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Research Papers

Occurrence of Dry-Out Phenomenon in an Auto Refrigerant Cascade Refrigerator Operating With Zeotropic Mixtures

[+] Author and Article Information
H. Gurudath Nayak

Refrigeration and Air Conditioning Laboratory,
Department of Mechanical Engineering,
Indian Institute of Technology Madras,
Chennai 600036, India;
Ingersoll Rand Technologies and
Services Pvt. Ltd.,
Bangalore 560029, India
e-mail: Gurudath.Nayak@irco.com

G. Venkatarathnam

Refrigeration and Air Conditioning Laboratory,
Department of Mechanical Engineering,
Indian Institute of Technology Madras,
Chennai 600036, India

Contributed by the Heat Transfer Division of ASME for publication in the JOURNAL OF THERMAL SCIENCE AND ENGINEERING APPLICATIONS. Manuscript received June 1, 2016; final manuscript received September 21, 2016; published online April 11, 2017. Assoc. Editor: Ziad Saghir.

J. Thermal Sci. Eng. Appl 9(3), 031012 (Apr 11, 2017) (6 pages) Paper No: TSEA-16-1157; doi: 10.1115/1.4035940 History: Received June 01, 2016; Revised September 21, 2016

Auto refrigerant cascade (ARC) refrigerators are used extensively in the semiconductor manufacturing industry to provide refrigeration in the temperature range of 80–150 K. The performance of the ARC refrigerator depends on the mixture composition, operating pressures, etc. ARC refrigerators employ one or more liquid–vapor phase separators to separate the compressor lubricating oil and the condensed high boiling components and return to the compressor at an intermediate temperature to prevent freezing of the compressor lubricating oil and high boilers at low temperatures. However, dry-out of the phase separator can occur at some conditions. The phase separator dry-out phenomenon in ARC refrigerators has been studied experimentally with different mixtures and operating temperatures, the results of which are reported in this paper. The results of the studies show that the temperature difference between the streams at the cold end of the first heat exchanger can be used to reliably predict the dry-out of the phase separator.

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References

Venkatarathnam, G. , 2008, Cryogenic Mixed Refrigerant Processes (International Cryogenics Monograph Series), Springer, New York.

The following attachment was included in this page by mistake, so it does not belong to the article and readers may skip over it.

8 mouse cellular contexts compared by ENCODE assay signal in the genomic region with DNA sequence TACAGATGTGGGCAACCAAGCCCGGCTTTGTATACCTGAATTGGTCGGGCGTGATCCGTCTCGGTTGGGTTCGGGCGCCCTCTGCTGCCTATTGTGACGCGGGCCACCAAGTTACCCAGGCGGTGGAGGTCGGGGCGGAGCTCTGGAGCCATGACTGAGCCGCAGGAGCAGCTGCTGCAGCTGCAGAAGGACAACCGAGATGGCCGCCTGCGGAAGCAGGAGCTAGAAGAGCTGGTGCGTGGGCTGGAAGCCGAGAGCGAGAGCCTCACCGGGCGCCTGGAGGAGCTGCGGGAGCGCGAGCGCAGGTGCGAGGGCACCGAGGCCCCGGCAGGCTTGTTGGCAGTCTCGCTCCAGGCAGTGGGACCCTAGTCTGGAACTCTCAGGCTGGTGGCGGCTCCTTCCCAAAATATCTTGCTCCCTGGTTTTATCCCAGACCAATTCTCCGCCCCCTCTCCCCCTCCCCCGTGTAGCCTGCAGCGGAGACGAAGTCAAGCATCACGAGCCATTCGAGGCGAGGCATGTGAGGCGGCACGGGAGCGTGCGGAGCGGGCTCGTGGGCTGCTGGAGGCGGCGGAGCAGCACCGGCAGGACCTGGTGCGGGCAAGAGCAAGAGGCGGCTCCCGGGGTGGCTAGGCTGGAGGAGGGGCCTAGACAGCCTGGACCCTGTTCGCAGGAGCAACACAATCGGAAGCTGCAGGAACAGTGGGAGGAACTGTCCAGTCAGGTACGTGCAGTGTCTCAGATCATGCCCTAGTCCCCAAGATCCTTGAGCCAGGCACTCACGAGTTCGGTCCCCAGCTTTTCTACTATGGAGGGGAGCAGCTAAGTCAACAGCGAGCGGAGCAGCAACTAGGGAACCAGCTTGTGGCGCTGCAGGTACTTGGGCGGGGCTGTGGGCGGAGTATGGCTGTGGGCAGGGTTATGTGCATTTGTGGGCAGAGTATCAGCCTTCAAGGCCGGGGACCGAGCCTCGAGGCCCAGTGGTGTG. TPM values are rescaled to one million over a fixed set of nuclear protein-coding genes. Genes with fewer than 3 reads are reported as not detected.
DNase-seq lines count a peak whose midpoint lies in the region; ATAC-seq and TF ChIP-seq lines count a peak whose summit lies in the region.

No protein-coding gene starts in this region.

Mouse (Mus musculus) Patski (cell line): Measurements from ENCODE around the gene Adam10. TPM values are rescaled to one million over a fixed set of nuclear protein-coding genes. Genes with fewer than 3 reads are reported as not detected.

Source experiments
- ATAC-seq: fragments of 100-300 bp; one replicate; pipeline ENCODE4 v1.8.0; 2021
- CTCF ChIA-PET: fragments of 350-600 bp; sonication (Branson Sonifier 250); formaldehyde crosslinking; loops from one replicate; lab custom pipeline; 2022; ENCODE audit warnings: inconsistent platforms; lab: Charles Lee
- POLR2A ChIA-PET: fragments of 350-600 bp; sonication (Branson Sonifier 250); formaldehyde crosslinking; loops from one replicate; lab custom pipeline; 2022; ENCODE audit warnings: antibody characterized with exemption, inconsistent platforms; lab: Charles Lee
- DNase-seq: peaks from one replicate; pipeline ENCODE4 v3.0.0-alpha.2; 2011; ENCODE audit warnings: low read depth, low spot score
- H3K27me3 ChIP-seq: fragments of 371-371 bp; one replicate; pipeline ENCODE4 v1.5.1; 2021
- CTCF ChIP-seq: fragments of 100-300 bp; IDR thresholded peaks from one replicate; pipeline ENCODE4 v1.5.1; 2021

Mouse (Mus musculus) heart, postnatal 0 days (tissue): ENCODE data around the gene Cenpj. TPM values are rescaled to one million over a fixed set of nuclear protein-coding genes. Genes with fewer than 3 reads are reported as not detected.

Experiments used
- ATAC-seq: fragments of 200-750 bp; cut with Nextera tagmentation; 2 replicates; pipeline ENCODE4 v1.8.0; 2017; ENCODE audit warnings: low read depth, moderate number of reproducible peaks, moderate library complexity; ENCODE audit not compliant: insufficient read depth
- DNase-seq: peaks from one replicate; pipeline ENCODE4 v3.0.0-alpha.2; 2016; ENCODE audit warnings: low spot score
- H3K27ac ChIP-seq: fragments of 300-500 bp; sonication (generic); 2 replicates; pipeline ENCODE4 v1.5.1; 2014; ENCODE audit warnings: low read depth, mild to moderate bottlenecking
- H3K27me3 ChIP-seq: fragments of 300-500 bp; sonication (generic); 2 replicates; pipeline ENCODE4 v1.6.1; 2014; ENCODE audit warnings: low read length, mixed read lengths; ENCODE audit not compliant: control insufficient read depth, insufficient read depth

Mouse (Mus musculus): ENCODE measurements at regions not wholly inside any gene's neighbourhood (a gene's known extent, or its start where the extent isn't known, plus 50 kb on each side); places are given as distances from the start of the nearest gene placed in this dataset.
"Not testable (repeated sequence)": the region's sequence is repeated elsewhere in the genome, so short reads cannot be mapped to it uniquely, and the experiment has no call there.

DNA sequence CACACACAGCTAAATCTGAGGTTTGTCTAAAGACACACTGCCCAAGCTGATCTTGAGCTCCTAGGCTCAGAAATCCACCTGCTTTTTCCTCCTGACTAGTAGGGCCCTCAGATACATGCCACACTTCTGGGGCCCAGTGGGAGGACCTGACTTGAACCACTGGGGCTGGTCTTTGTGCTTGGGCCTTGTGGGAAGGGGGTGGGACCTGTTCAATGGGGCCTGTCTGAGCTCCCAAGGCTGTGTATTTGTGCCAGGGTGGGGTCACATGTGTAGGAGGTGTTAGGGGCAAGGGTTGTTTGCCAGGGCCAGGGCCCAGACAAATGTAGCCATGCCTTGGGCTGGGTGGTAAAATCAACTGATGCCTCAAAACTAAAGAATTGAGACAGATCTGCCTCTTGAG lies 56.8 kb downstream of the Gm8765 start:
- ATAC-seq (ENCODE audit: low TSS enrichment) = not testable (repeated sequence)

Gurudath Nayak, H. , and Venkatarathnam, G. , 2009, “ Performance of an Auto Refrigerant Cascade Refrigerator Operating in Gas Refrigerant Supply (GRS) Mode With Nitrogen–Hydrocarbon and Argon–Hydrocarbon Refrigerants,” Cryogenics, 49(7), pp. 350–359. [CrossRef]
Gurudath Nayak, H. , 2010, “ Studies on Auto Refrigerant Cascade Refrigerators,” Ph.D. thesis, IIT Madras, Chennai, India.
Podbielniak, W. J. , 1936, “ Art of Refrigeration,” U.S. Patent No. 2,041,725.
Kleemenko, A. P. , 1959, “ One Flow Cascade Cycle,” Tenth International Congress of Refrigeration, Copenhagen, Denmark, Vol. 1, pp. 34–39.
Boiarski, M. , Khatri, A. , and Podtcheniaev, O. , 2000, “ Modern Trends in Designing Small Scale Throttle Cycle Coolers Operating With Mixed Refrigerants,” Cryocoolers, 11, pp. 513–521.
Grezin, A. K. , Gromov, E. A. , and Zakharov, N. D. , 1975, “ Formulation and Optimization of the Refrigerant Composition for Throttling Cryogenic Systems,” Khim. Neft. Mashinostr., 11(9), pp. 787–790.

Figures

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Fig. 1

(a) Auto refrigerant cascade refrigerator operating in GRS mode and (b) schematic of ARC refrigerator experimental setup

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Fig. 2

Typical state of the refrigerant mixture at the entry and exit of the expansion device before evaporator (Tb = bubble point)

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Fig. 3

(a) Typical conditions at the entry and exit of the first heat exchanger represented on a T–h diagram and (b) corresponding temperature profiles of the streams in the first heat exchanger. Td represents the dew point temperature of the hot (high pressure) stream. State points 1, 2, 3, and 11 correspond to those at the warm and cold end of the first heat exchanger (Fig. 1).

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Fig. 4

Variation of phase separation temperature with applied heat load

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Fig. 5

Variation of temperature difference between the streams at the warm end of the first heat exchanger (HX-1) with applied heat load

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Fig. 6

Variation of temperature difference between the streams at the cold end of the first heat exchanger (HX-1) with applied heat load

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Fig. 7

Variation of internal exergy efficiency with refrigerant temperature at evaporator outlet

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